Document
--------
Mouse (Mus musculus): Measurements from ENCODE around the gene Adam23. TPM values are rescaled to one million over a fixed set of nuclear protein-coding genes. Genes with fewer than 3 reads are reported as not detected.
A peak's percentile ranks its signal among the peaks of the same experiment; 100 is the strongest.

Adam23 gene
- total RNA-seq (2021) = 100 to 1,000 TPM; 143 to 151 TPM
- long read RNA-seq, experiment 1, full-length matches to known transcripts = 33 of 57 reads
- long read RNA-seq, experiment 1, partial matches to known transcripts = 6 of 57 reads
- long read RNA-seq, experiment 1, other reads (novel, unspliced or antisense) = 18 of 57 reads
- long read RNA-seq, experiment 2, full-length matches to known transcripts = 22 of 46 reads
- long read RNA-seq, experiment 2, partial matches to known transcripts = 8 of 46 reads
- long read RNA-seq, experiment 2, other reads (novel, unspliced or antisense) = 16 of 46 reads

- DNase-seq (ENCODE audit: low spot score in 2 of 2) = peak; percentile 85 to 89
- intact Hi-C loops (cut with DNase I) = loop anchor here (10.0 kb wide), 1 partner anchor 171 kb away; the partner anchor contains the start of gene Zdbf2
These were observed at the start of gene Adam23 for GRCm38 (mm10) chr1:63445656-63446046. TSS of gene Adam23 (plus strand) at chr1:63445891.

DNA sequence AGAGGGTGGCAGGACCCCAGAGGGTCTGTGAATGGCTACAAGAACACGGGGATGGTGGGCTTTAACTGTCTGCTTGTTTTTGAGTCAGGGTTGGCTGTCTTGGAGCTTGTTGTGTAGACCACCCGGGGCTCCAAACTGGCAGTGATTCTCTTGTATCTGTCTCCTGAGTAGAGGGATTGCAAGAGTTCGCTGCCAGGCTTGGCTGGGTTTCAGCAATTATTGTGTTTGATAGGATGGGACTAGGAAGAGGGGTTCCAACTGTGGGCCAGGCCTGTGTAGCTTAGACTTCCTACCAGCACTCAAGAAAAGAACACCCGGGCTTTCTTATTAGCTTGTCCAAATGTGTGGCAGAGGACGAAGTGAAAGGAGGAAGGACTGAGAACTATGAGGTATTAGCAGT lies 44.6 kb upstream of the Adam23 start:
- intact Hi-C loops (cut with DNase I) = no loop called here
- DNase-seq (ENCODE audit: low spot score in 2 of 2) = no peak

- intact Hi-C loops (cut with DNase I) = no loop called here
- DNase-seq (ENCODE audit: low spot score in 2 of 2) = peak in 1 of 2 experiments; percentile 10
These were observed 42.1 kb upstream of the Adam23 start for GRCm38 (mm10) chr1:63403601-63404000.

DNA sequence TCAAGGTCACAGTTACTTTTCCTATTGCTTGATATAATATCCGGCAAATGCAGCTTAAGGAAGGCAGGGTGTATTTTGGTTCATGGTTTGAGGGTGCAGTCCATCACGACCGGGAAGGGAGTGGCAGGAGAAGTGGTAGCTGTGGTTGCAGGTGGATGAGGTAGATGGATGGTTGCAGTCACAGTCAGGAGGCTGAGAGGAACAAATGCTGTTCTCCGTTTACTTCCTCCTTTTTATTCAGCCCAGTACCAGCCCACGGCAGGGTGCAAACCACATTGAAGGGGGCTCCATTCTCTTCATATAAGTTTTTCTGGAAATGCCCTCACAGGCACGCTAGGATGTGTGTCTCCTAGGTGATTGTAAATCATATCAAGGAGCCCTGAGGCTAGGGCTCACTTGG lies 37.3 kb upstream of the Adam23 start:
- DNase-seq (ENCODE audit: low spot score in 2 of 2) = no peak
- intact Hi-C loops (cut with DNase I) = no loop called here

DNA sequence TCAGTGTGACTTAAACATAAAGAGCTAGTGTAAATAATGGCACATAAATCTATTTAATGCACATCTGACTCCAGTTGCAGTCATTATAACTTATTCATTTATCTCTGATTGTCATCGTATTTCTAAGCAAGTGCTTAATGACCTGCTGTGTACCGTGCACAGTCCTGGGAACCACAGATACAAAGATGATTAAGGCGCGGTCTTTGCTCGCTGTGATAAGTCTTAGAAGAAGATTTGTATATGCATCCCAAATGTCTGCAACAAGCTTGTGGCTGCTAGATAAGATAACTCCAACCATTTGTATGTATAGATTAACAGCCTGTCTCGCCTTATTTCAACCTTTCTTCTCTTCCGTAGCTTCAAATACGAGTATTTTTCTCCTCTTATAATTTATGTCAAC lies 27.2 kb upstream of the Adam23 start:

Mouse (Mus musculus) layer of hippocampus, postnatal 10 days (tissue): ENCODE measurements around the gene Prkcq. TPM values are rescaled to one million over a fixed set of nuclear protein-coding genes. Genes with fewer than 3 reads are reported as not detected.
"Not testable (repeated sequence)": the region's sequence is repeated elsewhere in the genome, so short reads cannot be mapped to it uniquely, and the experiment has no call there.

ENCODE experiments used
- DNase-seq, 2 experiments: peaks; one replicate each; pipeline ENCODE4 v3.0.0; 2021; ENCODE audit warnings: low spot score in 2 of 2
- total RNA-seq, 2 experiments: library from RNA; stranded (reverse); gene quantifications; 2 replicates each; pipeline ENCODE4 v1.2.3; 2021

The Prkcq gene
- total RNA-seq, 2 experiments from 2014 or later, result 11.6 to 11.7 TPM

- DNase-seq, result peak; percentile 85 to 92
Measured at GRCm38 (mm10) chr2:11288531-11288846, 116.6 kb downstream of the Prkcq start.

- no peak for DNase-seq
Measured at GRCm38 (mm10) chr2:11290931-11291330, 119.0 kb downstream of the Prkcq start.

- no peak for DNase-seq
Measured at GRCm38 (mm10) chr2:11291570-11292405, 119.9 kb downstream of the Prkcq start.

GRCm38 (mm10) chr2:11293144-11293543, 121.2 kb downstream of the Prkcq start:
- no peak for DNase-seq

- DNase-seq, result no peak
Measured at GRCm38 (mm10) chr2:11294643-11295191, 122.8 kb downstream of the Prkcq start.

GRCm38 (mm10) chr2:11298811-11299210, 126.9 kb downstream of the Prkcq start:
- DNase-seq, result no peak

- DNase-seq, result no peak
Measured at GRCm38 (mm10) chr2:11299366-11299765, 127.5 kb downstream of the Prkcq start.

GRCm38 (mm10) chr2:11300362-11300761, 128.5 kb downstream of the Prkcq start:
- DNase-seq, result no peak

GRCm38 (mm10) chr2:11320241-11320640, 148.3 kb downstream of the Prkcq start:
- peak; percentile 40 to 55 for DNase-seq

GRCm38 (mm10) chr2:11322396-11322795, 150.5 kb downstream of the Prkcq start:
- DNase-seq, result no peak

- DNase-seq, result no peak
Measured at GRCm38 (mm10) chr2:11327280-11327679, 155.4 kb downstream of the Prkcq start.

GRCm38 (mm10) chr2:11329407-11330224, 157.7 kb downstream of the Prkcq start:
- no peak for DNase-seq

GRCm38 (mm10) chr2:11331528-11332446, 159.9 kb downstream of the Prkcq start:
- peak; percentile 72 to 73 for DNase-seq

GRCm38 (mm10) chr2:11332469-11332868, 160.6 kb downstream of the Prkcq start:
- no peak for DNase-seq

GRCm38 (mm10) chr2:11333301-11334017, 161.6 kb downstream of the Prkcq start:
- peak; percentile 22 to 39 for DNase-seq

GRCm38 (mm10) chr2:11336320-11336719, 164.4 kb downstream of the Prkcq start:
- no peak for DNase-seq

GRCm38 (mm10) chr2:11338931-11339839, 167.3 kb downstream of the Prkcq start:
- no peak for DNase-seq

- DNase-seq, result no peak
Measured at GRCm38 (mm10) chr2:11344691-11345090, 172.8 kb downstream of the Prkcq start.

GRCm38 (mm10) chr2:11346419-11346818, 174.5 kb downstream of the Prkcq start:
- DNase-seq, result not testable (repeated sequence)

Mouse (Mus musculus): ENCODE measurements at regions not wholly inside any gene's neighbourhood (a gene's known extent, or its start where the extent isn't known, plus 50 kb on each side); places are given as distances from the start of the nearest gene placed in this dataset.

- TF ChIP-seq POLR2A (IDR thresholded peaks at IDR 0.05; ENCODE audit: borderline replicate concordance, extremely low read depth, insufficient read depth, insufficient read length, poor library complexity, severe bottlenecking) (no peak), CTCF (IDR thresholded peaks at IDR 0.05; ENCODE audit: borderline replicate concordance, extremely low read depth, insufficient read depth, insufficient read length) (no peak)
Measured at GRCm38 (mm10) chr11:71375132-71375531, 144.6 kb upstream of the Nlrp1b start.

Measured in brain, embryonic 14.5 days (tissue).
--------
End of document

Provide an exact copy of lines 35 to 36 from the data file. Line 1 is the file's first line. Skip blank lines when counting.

- no peak for DNase-seq
Measured at GRCm38 (mm10) chr2:11291570-11292405, 119.9 kb downstream of the Prkcq start.